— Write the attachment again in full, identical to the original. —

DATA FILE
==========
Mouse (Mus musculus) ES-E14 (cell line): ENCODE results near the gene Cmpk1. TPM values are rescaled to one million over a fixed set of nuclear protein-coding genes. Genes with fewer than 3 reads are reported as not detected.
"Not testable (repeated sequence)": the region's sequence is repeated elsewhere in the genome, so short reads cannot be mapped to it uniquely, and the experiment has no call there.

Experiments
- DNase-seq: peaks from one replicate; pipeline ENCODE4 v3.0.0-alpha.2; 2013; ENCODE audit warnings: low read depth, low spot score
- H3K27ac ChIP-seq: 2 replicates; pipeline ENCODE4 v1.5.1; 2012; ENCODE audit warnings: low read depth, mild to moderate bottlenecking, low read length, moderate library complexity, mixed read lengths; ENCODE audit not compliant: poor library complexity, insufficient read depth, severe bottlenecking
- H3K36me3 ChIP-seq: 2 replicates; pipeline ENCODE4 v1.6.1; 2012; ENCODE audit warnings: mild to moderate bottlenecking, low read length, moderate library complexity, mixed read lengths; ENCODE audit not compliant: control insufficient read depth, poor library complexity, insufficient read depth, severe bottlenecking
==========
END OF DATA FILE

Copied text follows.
Mouse (Mus musculus) ES-E14 (cell line): ENCODE results near the gene Cmpk1. TPM values are rescaled to one million over a fixed set of nuclear protein-coding genes. Genes with fewer than 3 reads are reported as not detected.
"Not testable (repeated sequence)": the region's sequence is repeated elsewhere in the genome, so short reads cannot be mapped to it uniquely, and the experiment has no call there.

Experiments
- DNase-seq: peaks from one replicate; pipeline ENCODE4 v3.0.0-alpha.2; 2013; ENCODE audit warnings: low read depth, low spot score
- H3K27ac ChIP-seq: 2 replicates; pipeline ENCODE4 v1.5.1; 2012; ENCODE audit warnings: low read depth, mild to moderate bottlenecking, low read length, moderate library complexity, mixed read lengths; ENCODE audit not compliant: poor library complexity, insufficient read depth, severe bottlenecking
- H3K36me3 ChIP-seq: 2 replicates; pipeline ENCODE4 v1.6.1; 2012; ENCODE audit warnings: mild to moderate bottlenecking, low read length, moderate library complexity, mixed read lengths; ENCODE audit not compliant: control insufficient read depth, poor library complexity, insufficient read depth, severe bottlenecking